December 11, 2010

Agura o Kaku " to sit crosslegged "

Sitting on the edge of one's chair with both feet firmly planted on the ground shows eagerness, enthusiasm, and spirit of trying hard to succeed. In contrast, a relaxed pose of sitting on a cushion with one's legs crossed means to coast, to rest on one's laurels.

December 10, 2010

Abatamo Ekubo " Pockmarks are (seen as ) dimples."

Abata mo ekubo is another way of saying, " Beauty is in the eye of the beholder." But in this Japanese expression, the beholder is almost always a man who is beholding a woman. Her face may not have physical beauty, but her personality makes her attractive to him.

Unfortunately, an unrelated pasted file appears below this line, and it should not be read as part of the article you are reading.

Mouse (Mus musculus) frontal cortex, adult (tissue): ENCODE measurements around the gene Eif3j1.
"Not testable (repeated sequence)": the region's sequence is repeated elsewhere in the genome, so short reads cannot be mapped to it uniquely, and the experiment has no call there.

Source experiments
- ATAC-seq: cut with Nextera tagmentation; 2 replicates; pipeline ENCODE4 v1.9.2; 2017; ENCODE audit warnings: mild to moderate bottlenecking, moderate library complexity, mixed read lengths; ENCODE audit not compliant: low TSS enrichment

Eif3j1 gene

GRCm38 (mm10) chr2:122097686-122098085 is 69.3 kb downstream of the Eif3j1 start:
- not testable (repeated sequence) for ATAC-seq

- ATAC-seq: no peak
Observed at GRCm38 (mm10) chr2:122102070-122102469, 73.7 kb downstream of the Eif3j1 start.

December 09, 2010

Tade kuu Mushi mo Sukizuki " Some bugs prefer bitters."

This Japanese proverb acknowledges the reality that people have different tastes. Also used to warn people not to judge others by one's own taste. Tade is smartweed, a bitter tasting plant. Yet some insects prefer it.

December 08, 2010

Saba o Yomu " to read the mackerel "

Among fish caught in nets, mackerel are so little valued that Japanese fishermen may not bother to count them. Often the rough estimates of mackerel have been highly inflated, giving rise to the use of the phrase " reading the mackerel " to indicate the practice of " guesstimating " in one's own favor.

December 07, 2010

Nakitsura ni Hachi " The bee(stings) when you're already crying."

When someone has been hit simultaneously with several bad breaks, it may be consoling to hear a friend say, " Nakitsura ni hachi." The philosophical surety of the phrase reminds Japanese that misfortune may indeed come in twos(or even threes).

December 06, 2010